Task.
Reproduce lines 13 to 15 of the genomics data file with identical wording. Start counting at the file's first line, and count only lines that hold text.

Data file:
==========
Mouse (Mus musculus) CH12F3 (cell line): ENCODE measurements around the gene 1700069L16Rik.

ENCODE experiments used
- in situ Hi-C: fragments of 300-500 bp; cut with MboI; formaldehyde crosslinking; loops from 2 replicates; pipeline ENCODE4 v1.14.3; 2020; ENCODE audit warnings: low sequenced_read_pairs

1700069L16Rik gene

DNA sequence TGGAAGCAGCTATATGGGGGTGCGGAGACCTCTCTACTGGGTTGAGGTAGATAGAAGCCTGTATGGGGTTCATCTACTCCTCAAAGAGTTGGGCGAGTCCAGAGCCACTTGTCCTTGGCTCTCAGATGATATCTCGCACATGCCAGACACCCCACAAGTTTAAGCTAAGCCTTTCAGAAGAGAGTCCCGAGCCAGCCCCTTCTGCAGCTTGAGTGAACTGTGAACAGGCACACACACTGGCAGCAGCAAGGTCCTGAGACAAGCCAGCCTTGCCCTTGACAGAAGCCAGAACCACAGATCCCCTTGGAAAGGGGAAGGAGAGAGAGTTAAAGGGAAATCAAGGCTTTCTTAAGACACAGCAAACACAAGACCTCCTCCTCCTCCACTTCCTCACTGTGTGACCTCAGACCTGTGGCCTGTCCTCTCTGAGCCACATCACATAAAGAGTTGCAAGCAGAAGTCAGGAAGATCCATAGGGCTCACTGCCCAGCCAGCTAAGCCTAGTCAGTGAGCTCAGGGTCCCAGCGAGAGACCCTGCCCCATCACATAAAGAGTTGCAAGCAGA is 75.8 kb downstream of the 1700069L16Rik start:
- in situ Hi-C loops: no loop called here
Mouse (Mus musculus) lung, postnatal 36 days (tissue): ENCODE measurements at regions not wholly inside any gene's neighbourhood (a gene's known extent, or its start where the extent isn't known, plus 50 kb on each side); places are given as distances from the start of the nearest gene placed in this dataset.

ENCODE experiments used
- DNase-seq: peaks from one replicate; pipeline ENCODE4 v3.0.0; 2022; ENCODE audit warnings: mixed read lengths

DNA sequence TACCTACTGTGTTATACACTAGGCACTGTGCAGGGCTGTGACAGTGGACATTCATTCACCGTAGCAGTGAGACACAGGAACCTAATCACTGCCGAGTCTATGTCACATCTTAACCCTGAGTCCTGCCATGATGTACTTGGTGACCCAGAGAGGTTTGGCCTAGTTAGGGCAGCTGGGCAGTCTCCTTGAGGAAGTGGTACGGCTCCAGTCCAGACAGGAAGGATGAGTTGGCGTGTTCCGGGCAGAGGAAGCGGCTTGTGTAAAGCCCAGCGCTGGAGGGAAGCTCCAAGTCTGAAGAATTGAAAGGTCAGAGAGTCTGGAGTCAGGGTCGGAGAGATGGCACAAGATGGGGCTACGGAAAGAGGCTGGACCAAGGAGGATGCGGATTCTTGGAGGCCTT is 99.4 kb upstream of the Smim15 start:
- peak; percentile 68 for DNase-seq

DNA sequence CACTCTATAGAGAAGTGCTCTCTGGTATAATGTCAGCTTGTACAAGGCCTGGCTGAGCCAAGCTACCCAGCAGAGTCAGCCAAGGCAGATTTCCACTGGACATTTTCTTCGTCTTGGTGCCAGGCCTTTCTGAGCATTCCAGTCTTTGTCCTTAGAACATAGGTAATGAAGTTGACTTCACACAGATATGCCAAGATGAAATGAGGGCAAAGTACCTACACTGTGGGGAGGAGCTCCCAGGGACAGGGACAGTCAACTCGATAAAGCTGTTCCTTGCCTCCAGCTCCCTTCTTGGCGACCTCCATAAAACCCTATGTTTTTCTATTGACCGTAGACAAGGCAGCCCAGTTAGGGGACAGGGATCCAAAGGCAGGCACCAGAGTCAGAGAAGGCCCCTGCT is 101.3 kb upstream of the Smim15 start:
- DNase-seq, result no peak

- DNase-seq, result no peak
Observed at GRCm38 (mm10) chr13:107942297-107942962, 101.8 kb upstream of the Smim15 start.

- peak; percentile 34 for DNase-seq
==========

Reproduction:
- DNase-seq, result no peak

- DNase-seq, result no peak
Observed at GRCm38 (mm10) chr13:107942297-107942962, 101.8 kb upstream of the Smim15 start.